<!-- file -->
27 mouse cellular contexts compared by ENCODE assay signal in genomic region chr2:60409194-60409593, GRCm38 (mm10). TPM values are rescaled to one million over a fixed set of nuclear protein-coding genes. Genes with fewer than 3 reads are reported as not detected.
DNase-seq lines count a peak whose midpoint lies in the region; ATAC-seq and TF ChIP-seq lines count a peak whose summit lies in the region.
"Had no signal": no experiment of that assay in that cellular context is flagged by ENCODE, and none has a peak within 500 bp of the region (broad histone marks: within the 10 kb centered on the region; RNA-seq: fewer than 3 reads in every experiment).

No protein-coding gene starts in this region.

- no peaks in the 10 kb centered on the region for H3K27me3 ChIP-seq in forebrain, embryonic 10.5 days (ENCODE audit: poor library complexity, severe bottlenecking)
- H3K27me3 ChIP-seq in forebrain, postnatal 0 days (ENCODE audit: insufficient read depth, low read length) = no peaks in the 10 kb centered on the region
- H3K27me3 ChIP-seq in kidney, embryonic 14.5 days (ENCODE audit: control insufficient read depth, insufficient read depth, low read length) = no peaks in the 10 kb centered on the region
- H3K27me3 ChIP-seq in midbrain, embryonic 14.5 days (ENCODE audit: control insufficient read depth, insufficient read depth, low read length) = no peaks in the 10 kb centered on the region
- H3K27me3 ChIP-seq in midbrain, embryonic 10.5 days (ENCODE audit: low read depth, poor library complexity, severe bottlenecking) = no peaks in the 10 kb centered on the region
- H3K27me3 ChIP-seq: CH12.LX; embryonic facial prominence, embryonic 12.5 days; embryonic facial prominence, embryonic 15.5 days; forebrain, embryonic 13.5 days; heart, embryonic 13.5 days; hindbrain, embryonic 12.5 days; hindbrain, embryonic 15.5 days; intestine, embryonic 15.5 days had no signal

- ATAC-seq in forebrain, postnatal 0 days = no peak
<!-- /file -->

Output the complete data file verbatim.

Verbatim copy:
27 mouse cellular contexts compared by ENCODE assay signal in genomic region chr2:60409194-60409593, GRCm38 (mm10). TPM values are rescaled to one million over a fixed set of nuclear protein-coding genes. Genes with fewer than 3 reads are reported as not detected.
DNase-seq lines count a peak whose midpoint lies in the region; ATAC-seq and TF ChIP-seq lines count a peak whose summit lies in the region.
"Had no signal": no experiment of that assay in that cellular context is flagged by ENCODE, and none has a peak within 500 bp of the region (broad histone marks: within the 10 kb centered on the region; RNA-seq: fewer than 3 reads in every experiment).

No protein-coding gene starts in this region.

- no peaks in the 10 kb centered on the region for H3K27me3 ChIP-seq in forebrain, embryonic 10.5 days (ENCODE audit: poor library complexity, severe bottlenecking)
- H3K27me3 ChIP-seq in forebrain, postnatal 0 days (ENCODE audit: insufficient read depth, low read length) = no peaks in the 10 kb centered on the region
- H3K27me3 ChIP-seq in kidney, embryonic 14.5 days (ENCODE audit: control insufficient read depth, insufficient read depth, low read length) = no peaks in the 10 kb centered on the region
- H3K27me3 ChIP-seq in midbrain, embryonic 14.5 days (ENCODE audit: control insufficient read depth, insufficient read depth, low read length) = no peaks in the 10 kb centered on the region
- H3K27me3 ChIP-seq in midbrain, embryonic 10.5 days (ENCODE audit: low read depth, poor library complexity, severe bottlenecking) = no peaks in the 10 kb centered on the region
- H3K27me3 ChIP-seq: CH12.LX; embryonic facial prominence, embryonic 12.5 days; embryonic facial prominence, embryonic 15.5 days; forebrain, embryonic 13.5 days; heart, embryonic 13.5 days; hindbrain, embryonic 12.5 days; hindbrain, embryonic 15.5 days; intestine, embryonic 15.5 days had no signal

- ATAC-seq in forebrain, postnatal 0 days = no peak